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Sundance ’16: Rams
to northern Iceland, where the sheep are brawny and the men are taciturn.
Estranged brothers Gummi and Kiddi are particularly quiet. They haven’t spoken
to each other once over the last forty years. That happens in farm country, but
disaster is about to strike their peaceful valley in Grímur Hákonarson’s Rams (trailer here), which opens this Wednesday
in New York at Film Forum, following its screenings at the 2016 Sundance Film Festival.
never really know why they had their falling out, but we eventual have reason
to suspect the younger, more sensitive Gummi was the favored brother. They live
nearly side-by-side, tending flocks descended from the same legendary stock,
but their feud remains unabated. The only communication is conducted through terse
notes carried by a neutral sheepdog. Kiddi has just edged out Gummi in the
annual best ram contest by a fraction of an inch, but when the sulking loser
takes a look at the winning ram, he thinks he sees signs of the dreaded scrapie
fatal viral disease related to Mad Cow, scrapie is no laughing matter. Due to
the close proximity of their sheep, a finding of scrapie at Kiddi’s farm is
likely to be just as devastating for Gummi. Of course, he is sure his brother
will not see it that way, so he cautiously approaches a third party instead.
Unfortunately, Gummi’s diagnosis proves to be painfully accurate. Naturally,
this does not exactly thaw the brothers’ cold war. Kiddi lashes out and then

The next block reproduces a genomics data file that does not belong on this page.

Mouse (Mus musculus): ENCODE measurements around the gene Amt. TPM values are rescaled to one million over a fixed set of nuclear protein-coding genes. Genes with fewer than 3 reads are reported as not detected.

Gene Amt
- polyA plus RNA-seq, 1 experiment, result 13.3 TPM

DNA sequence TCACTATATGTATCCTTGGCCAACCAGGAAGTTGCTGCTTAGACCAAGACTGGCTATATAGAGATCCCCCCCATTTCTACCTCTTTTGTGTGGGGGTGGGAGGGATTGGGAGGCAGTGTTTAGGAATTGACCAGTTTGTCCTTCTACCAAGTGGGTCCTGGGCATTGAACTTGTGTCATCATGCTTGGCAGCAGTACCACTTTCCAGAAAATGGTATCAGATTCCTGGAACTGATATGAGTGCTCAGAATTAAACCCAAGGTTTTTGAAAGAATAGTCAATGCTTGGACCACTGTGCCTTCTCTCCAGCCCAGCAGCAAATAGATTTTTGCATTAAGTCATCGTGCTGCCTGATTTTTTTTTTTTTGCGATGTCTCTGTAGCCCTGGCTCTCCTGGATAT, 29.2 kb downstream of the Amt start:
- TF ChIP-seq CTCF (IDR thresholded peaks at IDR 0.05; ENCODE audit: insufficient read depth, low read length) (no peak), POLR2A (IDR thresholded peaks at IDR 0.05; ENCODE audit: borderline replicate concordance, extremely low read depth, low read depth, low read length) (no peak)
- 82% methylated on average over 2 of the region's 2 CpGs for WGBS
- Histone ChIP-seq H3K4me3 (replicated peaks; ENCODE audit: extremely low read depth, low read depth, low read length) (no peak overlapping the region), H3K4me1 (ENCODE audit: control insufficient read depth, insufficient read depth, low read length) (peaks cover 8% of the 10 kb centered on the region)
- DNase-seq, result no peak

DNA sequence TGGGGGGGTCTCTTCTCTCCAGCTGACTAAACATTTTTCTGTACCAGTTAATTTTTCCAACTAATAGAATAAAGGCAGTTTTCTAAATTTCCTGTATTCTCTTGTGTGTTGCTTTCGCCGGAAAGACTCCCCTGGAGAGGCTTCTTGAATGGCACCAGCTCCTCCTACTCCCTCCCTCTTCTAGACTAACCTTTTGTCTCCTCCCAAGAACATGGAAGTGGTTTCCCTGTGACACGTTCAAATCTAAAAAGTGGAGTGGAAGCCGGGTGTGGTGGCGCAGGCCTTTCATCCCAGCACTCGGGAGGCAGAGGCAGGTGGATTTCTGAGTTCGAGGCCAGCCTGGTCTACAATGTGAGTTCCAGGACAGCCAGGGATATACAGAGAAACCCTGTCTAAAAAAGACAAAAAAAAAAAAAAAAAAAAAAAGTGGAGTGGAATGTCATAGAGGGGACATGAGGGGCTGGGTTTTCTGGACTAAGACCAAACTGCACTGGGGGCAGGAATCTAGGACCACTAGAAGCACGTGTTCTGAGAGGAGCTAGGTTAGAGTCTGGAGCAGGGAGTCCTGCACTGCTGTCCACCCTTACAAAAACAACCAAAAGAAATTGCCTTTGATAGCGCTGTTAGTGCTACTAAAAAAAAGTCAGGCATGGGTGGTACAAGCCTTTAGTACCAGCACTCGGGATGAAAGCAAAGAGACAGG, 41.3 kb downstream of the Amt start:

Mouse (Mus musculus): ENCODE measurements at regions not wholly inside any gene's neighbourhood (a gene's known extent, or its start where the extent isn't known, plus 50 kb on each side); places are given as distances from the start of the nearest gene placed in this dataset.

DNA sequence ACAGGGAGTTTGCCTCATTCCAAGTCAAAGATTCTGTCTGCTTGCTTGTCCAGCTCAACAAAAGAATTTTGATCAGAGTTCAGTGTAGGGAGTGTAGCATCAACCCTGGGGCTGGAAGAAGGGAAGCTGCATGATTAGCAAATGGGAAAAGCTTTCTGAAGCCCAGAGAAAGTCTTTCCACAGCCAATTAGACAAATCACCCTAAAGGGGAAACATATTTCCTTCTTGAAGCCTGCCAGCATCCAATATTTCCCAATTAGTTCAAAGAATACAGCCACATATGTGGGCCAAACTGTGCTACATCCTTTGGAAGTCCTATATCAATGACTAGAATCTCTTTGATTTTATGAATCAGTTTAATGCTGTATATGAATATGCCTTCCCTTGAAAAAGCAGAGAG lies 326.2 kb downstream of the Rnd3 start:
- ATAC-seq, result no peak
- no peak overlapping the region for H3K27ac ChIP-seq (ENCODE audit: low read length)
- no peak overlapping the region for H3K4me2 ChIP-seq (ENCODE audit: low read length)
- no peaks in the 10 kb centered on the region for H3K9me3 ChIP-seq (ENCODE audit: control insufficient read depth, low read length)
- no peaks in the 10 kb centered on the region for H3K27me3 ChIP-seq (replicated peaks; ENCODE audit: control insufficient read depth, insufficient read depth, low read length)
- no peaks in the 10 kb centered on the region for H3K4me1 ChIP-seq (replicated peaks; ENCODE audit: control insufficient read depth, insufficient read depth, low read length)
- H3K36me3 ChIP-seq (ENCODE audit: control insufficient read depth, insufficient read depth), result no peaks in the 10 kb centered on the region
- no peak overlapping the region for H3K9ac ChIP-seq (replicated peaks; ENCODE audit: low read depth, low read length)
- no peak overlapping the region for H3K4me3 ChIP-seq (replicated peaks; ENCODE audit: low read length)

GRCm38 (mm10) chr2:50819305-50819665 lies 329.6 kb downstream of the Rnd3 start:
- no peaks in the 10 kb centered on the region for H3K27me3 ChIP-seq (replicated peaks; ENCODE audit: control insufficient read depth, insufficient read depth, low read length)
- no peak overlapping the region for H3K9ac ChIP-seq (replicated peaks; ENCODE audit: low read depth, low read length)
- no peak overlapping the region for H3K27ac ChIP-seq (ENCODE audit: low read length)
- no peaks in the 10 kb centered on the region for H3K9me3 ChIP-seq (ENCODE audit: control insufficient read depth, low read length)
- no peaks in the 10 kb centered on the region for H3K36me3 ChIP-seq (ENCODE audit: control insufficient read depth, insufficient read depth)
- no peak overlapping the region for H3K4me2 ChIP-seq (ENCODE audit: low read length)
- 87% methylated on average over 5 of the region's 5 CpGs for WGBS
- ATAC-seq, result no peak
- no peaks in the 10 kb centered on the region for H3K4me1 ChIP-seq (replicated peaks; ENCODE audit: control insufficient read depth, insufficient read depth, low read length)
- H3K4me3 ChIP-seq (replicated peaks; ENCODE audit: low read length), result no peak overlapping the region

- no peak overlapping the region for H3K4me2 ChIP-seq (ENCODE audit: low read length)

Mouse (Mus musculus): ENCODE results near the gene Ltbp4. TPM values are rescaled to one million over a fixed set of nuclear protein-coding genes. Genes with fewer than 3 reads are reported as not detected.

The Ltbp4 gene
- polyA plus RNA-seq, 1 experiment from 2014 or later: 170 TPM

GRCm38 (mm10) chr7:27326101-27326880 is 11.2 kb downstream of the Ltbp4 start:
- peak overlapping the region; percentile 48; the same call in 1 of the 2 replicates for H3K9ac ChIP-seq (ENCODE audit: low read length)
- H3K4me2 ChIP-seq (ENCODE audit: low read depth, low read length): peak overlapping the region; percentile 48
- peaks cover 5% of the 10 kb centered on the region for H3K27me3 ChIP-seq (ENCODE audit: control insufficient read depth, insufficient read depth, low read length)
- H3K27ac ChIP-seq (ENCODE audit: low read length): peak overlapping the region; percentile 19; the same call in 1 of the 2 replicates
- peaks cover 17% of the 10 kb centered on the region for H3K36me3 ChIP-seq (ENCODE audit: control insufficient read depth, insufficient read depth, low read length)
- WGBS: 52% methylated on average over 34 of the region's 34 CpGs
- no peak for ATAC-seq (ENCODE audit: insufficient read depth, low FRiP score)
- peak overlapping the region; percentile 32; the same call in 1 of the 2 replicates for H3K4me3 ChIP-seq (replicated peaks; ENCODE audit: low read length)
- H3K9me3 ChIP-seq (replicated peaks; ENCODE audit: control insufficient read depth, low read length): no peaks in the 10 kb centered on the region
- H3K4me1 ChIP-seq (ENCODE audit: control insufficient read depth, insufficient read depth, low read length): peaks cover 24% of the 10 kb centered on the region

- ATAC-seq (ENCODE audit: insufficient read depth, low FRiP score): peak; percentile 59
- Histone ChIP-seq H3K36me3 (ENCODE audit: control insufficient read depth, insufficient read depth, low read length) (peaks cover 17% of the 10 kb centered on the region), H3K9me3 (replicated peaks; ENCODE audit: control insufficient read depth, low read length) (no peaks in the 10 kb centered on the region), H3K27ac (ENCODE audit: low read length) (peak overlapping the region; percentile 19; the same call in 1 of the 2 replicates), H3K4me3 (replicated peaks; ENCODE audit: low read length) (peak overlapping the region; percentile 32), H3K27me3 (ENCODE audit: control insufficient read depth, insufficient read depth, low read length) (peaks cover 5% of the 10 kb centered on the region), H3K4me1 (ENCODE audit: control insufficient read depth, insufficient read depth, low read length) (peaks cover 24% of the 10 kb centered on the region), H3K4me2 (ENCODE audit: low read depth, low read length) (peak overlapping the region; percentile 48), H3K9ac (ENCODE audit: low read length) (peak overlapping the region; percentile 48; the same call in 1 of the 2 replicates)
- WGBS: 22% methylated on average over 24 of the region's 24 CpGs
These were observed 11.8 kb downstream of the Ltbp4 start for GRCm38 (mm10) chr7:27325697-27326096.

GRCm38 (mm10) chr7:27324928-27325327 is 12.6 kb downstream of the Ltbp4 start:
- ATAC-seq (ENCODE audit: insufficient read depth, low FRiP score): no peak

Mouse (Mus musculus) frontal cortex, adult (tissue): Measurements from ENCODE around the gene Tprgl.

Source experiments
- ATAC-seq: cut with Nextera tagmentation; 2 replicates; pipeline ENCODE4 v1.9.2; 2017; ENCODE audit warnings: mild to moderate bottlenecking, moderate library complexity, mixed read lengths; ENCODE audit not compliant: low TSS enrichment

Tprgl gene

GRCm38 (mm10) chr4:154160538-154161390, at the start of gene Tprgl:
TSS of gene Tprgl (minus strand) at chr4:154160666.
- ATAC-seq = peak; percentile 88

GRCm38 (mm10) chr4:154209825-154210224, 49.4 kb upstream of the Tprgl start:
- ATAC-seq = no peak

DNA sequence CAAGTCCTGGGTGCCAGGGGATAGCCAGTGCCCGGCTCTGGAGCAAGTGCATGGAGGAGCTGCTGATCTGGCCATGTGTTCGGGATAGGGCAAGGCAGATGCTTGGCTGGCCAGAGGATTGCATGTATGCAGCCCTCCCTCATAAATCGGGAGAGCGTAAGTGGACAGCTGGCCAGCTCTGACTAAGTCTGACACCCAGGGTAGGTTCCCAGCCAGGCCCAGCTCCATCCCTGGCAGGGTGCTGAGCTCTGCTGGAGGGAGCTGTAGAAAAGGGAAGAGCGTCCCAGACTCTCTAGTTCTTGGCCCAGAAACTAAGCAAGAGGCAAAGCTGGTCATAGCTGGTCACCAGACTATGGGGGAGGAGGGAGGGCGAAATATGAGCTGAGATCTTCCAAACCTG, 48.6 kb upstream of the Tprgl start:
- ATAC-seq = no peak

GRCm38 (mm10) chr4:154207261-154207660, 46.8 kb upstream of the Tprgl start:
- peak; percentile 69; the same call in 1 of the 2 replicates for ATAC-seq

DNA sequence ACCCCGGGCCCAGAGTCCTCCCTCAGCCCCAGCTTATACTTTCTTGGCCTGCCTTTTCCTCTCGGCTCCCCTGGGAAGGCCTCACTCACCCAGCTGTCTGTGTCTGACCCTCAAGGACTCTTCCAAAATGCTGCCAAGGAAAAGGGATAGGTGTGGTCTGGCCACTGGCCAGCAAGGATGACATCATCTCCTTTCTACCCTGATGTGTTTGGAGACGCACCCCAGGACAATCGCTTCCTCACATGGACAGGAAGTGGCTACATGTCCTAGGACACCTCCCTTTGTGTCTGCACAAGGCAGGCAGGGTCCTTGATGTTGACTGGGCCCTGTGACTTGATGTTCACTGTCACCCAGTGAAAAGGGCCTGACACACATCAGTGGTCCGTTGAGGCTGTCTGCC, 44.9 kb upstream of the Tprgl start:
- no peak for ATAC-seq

seeks refuge in drink, but sad-eyed Gummi has a desperate plan up his sleeve.
Rams bears many
superficial resemblances to Benedikt Erlingsson’s drily comic Of Horses and Men, but it is a darker,
more Spartan film. Real livelihoods are at stake in Rams, but the bond between men and sheep is even more tragically significant.
For the brothers and their neighbors (for Gummi, they are also friends), scrapie
is like Armageddon.
the endlessly expressive and empathic Sigurður Sugurjónsson’s Gummi also gets
the better of Theoódór Júlíusson’s more sitcom-ish Kiddi. There is a reason why
he is the primary POV character. You can tell a lot about the younger brother
just by the way Sugurjónsson buckles his overalls.
Both the windswept Icelandic vistas and the
rough-hewn décor of their homes vividly emphasizes the brothers’ isolation.
Cinematographer Sturla Brandth Grøvlen gives it all an appropriately Nordic
look, while production designers Barni Massi and Sigurb Jörnsson fashion a Fargo-like look for their world, but more
austere. It is an extraordinarily refined work of cinema craftsmanship, but the
one sheet suggestions a considerably more light-hearted experience than Hákonarson
has in-store for viewers. Recommended for fans of low-key Scandinavian fare,
such as the films of Bent Hamer, Rams opens
this Wednesday (2/3) in New York, with fresh credentials as a Spotlight
selection at this year’s Sundance Film Festival.
Labels: Scandinavian Cinema, Sundance '16